APTN National News
A three-member panel given the job of filling in the blanks of the National Energy Board review of a proposed oil pipeline through the Rocky Mountains from Edmonton, Alta., to Burnaby, B.C. has completed the task.
The Trans Mountain Expansion Project Ministerial Panel – comprised of former Tsawwassen First Nation chief Kim Baird, former Yukon premier Tony Penikett and former high-level Alberta government official and current president of the University of Manitoba Dr. Annette Trimbee — filed their 60-page report Thursday with federal Natural Resources Minister Jim Carr.
In a statement released on behalf of the panel, they stated they were “reporting to the federal government on what Canadians said was missed in the National Energy Board (NEB) review of the proposed new pipeline.”
The government release says the panel held 44 public meetings in 11 Alberta and B.C. communities and added that 650 people spoke at public meetings and attended by more than 2,000. More than 20,000 email submissions and 35,000 responses to an online questionnaire were also received, the release states.
The federal cabinet will now consider the report and make its final decision on the fate of the project by December 19.
The panel was struck after a public outcry over the way the NEB reviewed and approved the $6.8 billion project back in May.
“Canadians have been locked in debate about the processes, policies and staffing of the current NEB. And many, particularly in British Columbia, have asserted that, in its research and deliberations, the NEB left gaps — in knowledge and public confidence — that were so significant that the board’s recommendation could not, of itself, support a government approval of theTrans Mountain Pipeline project,” the report states.
The panel’s report ends with six questions.
“We were not asked to critique the National Energy Board’s methods or performance, but rather to identify gaps in the whole process of considering a new Trans Mountain pipeline. For that reason, we quickly came to think of ourselves as ‘the omissions panel’ — we were searching and listening for important details that might have been overlooked.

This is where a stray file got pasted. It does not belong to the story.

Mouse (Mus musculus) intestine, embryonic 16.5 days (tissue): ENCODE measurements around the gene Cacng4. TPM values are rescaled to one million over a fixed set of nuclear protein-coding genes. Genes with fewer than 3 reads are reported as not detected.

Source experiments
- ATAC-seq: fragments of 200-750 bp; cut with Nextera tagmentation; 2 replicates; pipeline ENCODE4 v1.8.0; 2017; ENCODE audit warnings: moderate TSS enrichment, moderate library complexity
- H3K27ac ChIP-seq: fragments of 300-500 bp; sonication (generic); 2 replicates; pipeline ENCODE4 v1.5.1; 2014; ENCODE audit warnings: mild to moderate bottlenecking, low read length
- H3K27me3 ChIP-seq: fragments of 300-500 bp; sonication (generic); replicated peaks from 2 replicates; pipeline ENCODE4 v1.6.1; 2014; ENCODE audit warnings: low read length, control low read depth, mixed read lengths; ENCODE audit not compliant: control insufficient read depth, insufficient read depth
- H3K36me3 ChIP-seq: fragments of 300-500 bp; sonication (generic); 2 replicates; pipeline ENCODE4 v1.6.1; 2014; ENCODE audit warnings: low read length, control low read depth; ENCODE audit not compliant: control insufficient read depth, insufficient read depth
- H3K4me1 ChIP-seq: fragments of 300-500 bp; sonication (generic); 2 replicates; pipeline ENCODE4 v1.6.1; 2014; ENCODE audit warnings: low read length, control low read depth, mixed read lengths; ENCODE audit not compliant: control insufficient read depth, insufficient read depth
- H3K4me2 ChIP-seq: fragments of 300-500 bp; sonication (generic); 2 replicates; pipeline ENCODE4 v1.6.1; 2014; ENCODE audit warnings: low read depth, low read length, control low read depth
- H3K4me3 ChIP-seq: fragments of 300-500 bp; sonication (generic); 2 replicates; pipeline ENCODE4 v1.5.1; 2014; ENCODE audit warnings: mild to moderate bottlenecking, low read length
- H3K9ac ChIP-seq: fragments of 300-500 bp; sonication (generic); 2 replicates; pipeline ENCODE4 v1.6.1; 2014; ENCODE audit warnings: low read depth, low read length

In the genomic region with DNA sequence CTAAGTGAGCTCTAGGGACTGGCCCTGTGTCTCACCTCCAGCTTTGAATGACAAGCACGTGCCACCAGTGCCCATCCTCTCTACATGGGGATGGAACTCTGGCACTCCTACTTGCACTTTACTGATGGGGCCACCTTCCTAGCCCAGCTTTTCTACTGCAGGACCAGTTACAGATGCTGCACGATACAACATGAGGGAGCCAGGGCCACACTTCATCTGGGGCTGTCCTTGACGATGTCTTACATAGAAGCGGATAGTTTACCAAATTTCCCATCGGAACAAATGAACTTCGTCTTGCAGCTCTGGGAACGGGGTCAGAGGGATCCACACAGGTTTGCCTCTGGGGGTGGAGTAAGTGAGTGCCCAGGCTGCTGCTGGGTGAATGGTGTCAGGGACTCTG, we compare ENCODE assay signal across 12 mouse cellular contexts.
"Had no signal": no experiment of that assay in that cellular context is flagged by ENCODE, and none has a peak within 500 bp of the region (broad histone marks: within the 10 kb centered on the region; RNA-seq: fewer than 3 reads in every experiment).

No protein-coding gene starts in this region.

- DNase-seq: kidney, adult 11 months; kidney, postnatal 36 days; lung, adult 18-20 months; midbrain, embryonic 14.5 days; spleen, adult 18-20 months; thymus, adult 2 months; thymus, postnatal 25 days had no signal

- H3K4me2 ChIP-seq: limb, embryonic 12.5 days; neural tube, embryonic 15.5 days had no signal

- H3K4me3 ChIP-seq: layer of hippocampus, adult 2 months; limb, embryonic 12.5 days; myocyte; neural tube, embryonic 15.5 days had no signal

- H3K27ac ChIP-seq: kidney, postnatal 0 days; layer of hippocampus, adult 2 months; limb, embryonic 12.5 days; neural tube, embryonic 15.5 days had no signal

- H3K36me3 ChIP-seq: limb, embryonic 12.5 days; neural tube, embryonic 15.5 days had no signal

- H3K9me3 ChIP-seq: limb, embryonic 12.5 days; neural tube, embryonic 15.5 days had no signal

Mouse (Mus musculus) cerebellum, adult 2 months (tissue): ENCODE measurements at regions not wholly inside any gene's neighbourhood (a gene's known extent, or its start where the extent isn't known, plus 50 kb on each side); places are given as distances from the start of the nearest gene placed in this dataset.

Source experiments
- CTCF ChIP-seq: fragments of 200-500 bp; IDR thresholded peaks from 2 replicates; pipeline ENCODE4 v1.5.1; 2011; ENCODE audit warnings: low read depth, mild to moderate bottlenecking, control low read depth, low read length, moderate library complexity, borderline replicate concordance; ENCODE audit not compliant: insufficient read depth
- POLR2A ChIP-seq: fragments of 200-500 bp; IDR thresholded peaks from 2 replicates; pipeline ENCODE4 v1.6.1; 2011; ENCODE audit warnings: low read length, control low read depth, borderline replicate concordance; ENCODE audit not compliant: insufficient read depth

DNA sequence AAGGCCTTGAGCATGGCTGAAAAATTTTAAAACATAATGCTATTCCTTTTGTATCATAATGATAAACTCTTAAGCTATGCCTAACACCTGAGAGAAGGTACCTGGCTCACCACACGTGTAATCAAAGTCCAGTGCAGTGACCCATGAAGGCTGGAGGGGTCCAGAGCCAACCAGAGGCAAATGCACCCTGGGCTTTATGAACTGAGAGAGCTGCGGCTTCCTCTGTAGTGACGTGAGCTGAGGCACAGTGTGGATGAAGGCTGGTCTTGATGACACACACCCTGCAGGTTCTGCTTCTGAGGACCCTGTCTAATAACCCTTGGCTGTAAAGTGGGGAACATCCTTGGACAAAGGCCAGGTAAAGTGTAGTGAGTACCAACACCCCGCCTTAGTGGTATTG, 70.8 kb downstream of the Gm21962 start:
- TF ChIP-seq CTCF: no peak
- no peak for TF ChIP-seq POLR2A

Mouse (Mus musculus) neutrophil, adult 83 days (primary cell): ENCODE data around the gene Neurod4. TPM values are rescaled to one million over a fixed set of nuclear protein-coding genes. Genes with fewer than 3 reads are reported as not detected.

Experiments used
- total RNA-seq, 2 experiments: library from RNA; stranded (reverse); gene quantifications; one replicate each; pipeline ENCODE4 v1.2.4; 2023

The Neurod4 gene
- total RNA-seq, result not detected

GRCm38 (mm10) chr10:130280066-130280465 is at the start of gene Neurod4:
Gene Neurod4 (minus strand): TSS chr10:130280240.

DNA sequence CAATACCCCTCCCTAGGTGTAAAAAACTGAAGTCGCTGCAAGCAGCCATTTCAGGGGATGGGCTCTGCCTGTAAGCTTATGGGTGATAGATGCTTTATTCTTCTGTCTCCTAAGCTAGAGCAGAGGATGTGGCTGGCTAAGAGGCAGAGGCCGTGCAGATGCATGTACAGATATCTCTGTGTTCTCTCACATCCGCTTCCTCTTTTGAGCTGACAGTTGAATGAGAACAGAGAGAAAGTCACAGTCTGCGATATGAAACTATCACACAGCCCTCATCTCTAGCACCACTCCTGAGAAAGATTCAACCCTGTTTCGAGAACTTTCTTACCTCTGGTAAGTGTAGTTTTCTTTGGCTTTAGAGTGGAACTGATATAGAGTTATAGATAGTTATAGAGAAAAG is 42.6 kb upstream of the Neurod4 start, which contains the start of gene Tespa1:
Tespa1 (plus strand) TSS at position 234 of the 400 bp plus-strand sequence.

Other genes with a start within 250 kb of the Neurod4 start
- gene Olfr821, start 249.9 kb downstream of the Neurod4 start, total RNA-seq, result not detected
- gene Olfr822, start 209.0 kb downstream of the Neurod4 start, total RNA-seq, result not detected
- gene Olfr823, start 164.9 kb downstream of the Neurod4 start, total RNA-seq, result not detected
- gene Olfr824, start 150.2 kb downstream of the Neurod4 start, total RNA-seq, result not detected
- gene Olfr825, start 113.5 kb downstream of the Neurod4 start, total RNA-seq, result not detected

“Our mandate was also clear in asking that we report our findings, rather than make recommendations. While it was an honour to engage with communities and First Nations along the proposed pipeline route and hear about the important issues they felt had been missed in the NEB process, our panel hadn’t the time, technical expertise or the resources to fill those gaps. Our role was not to propose solutions, but to identify important questions that, in the circumstances, remain unanswered,” the panel wrote in explaining why it would end its report with questions that need to be answered by the government.”
The questions are:
1. Can construction of a new Trans Mountain Pipeline be reconciled with Canada’s climate change commitments?
2. In the absence of a comprehensive national energy strategy, how can policy-makers effectively assess projects such as the Trans Mountain Pipeline?
3. How might Cabinet square approval of the Trans Mountain Pipeline with its commitment to reconciliation with First Nations and to the UNDRIP principles of “free, prior, and informed consent?”
4. Given the changed economic and political circumstances, the perceived flaws in the NEB process, and also the criticism of the Ministerial Panel’s own review, how can Canada be confident in its assessment of the project’s economic rewards and risks?
5. If approved, what route would best serve aquifer, municipal, aquatic and marine safety?
6. How does federal policy define the terms “social licence” and “Canadian public interest” and their inter-relationships?
See full report here: Trans Mountain Pipeline